Today’s Scripture readings from Genesis tells us more about Abraham’s life and we see God doing incredible, seemingly impossible things. God promises to bring Abraham and Sarah a true born son despite the reality that both were well beyond the age for having children. Then the impossible things of God take a darker turn. God warns Abraham about the fate of Sodom, and we think to ourselves “it’s impossible that God would destroy a city.” We hear Abraham ask for God to spare the cities for the sake of even ten righteous people, and we think to ourselves “it’s impossible that there aren’t ten righteous people in the city.” Finally, we witness God destroying Sodom and turning Lot’s wife to dust, and we think to ourselves “it’s impossible for God to turn someone to salt.” The core issue for all of these “impossibilities” is our framework of thinking. It isn’t impossible for God to destroy a city; God punishes sin in His justice. It isn’t impossible for there to not be ten righteous people in the city; there aren’t ten righteous people on Earth without God’s mercy. It isn’t impossible for God to turn someone into salt; God can do whatever He wants – it’s the advantage of being almighty. This passage interrupts our perception of reality that we think we control and reminds us of our all-powerful God who hates sin.
Today’s B.I.B.L.E. Takeaways:
Blessings from God
Here we see God promise Abraham an impossible blessing, a biological son with Sarah. This reminds us of another miraculous birth when Christ was born of the virgin Mary. God works miracles for His people and blesses us in ways that seem impossible.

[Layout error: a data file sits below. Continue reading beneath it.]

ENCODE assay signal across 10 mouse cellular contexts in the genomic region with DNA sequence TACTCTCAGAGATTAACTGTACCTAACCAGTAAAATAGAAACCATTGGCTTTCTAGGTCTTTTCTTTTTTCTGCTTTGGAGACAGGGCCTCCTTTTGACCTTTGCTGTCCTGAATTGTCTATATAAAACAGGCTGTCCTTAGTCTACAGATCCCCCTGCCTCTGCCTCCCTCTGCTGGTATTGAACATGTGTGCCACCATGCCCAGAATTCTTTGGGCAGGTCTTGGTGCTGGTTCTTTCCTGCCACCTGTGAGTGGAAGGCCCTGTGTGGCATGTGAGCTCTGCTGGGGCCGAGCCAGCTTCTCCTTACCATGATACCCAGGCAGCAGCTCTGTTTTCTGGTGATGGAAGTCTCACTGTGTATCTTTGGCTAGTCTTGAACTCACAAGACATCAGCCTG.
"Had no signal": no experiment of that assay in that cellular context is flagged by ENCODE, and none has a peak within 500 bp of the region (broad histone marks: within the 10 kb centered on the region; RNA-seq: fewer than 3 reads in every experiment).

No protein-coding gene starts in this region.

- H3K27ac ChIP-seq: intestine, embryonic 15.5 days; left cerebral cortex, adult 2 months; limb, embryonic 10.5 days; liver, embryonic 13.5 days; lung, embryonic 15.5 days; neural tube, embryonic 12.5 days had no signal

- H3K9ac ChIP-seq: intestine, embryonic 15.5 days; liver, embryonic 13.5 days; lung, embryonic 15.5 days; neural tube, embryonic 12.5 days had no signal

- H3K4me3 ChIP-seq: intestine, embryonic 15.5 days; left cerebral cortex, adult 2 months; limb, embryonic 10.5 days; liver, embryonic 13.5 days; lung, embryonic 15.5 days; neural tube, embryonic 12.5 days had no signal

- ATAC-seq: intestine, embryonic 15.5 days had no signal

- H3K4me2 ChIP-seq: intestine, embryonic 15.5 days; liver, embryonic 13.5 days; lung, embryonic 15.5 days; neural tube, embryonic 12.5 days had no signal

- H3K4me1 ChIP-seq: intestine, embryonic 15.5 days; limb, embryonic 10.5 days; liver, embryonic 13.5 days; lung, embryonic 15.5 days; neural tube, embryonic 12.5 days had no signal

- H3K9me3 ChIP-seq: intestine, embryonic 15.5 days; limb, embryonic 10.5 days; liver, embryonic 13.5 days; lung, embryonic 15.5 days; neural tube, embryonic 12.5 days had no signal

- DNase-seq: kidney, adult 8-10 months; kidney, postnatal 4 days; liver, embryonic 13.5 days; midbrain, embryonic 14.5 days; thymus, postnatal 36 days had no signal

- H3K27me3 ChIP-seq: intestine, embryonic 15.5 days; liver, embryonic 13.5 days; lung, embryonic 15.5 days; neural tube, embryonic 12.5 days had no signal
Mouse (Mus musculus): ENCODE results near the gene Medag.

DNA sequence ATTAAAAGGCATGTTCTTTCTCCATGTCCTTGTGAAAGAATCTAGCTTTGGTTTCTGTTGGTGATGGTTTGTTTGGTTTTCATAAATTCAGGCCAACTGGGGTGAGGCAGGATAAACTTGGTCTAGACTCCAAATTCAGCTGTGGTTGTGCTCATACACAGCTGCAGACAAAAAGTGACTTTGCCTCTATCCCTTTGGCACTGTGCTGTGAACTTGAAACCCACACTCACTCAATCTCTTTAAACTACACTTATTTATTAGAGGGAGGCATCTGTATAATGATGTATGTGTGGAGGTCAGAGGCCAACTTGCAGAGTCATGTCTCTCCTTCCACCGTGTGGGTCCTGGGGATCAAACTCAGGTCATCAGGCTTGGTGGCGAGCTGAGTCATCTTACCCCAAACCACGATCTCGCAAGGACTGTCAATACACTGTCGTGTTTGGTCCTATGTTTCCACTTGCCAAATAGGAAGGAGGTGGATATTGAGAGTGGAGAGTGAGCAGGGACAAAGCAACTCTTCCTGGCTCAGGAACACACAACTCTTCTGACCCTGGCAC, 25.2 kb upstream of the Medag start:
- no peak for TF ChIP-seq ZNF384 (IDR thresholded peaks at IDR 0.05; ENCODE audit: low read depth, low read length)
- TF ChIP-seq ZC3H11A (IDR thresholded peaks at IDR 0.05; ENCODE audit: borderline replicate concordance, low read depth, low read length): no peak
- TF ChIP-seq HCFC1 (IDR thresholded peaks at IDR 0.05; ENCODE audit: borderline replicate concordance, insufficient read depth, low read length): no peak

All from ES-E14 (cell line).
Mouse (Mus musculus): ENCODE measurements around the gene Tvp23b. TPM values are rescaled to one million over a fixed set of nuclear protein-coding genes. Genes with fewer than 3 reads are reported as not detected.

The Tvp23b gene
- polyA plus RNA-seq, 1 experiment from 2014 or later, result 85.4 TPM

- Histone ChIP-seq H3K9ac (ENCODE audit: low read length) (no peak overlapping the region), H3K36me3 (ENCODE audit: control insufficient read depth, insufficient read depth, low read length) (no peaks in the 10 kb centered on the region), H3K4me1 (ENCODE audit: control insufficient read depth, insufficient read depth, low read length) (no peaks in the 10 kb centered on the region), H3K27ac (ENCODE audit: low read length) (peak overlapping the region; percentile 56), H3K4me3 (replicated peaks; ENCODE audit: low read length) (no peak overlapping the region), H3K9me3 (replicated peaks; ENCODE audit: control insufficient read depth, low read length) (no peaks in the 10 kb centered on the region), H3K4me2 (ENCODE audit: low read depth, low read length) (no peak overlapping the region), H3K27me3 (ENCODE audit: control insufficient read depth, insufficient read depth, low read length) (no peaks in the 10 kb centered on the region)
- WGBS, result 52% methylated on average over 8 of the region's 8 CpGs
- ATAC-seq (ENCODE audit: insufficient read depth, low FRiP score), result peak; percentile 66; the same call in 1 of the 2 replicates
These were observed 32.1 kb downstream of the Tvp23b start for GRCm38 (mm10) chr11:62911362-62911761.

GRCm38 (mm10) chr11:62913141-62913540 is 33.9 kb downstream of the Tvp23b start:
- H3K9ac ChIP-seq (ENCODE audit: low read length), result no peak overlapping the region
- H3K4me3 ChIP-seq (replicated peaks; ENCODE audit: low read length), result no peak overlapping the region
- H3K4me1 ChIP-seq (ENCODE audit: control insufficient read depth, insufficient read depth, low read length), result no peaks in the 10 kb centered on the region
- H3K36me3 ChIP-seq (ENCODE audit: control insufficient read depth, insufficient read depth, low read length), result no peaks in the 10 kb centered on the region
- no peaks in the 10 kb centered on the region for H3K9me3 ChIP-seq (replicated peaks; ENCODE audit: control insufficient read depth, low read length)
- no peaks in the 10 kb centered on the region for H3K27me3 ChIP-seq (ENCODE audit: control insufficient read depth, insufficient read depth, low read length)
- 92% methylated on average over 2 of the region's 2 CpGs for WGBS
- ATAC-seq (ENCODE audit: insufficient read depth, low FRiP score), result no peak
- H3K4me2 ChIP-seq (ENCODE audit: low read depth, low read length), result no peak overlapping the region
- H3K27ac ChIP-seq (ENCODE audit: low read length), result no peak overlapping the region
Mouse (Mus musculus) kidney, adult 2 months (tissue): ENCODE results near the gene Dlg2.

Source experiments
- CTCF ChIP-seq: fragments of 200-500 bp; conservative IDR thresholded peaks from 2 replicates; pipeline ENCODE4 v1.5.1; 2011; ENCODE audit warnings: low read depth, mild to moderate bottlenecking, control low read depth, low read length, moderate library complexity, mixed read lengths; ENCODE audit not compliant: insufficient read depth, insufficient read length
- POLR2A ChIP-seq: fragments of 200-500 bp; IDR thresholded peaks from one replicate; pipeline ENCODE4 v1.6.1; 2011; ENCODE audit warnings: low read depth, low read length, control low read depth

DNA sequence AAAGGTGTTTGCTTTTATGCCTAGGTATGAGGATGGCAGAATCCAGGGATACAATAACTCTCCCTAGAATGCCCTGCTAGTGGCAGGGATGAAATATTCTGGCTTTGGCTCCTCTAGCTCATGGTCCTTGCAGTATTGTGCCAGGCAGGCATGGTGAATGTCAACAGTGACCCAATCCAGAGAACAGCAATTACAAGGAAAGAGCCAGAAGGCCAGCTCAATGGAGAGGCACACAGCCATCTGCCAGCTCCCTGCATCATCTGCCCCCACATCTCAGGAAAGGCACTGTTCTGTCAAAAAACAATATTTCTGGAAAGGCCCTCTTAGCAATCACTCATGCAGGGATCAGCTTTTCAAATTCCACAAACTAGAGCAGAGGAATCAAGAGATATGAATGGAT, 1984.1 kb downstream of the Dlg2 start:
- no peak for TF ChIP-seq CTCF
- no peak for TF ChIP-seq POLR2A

Instructions for Us
We can learn to pray for miracles in this text today from God’s promise to Abraham. When doctors may say “it would take a miracle for a recovery,” we continue to pray because our God regularly deals in the impossible. We can also apply this understanding to our lives today, God does take sin and unrighteousness incredibly seriously. We have confidence that we are forgiven by Christ’s sacrifice; however, we still should fear and respect God and His will for our lives.
This passage begins to establish the nation of Israel that God promises will come through Sarah. In addition, the story of Sodom becomes an allusion throughout the remainder of the Scriptures as an example for wickedness and its consequences.
The story of Sodom brings God’s punishment of sin into reality and that can cause us a lot of strife. We frequently prefer to imagine God as a nice old grandpa or a teddy bear that comforts us. We forget that He is all-powerful and cannot abide by imperfection. We forget that Jesus had to become human and die to atone for our sins so that we could be reconciled to God – because otherwise we’d be no better off than Sodom. The other difficult passage here comes in Genesis 19:30-38 because we read this story and think about how wrong that part of the story is on so many levels. And it is. People are messed up, that’s not a new phenomenon.
There isn’t a ton here that you would want to paint on a wall. I think Genesis 18:3-5 is a pretty cool example of dropping everything to offer worship and service to others.
Topics to Pray About:
· Thank God for His incredible mercy.
· Confess to God that you forget aspects of His power.
· Ask God to work miracles in your life.
In His Service,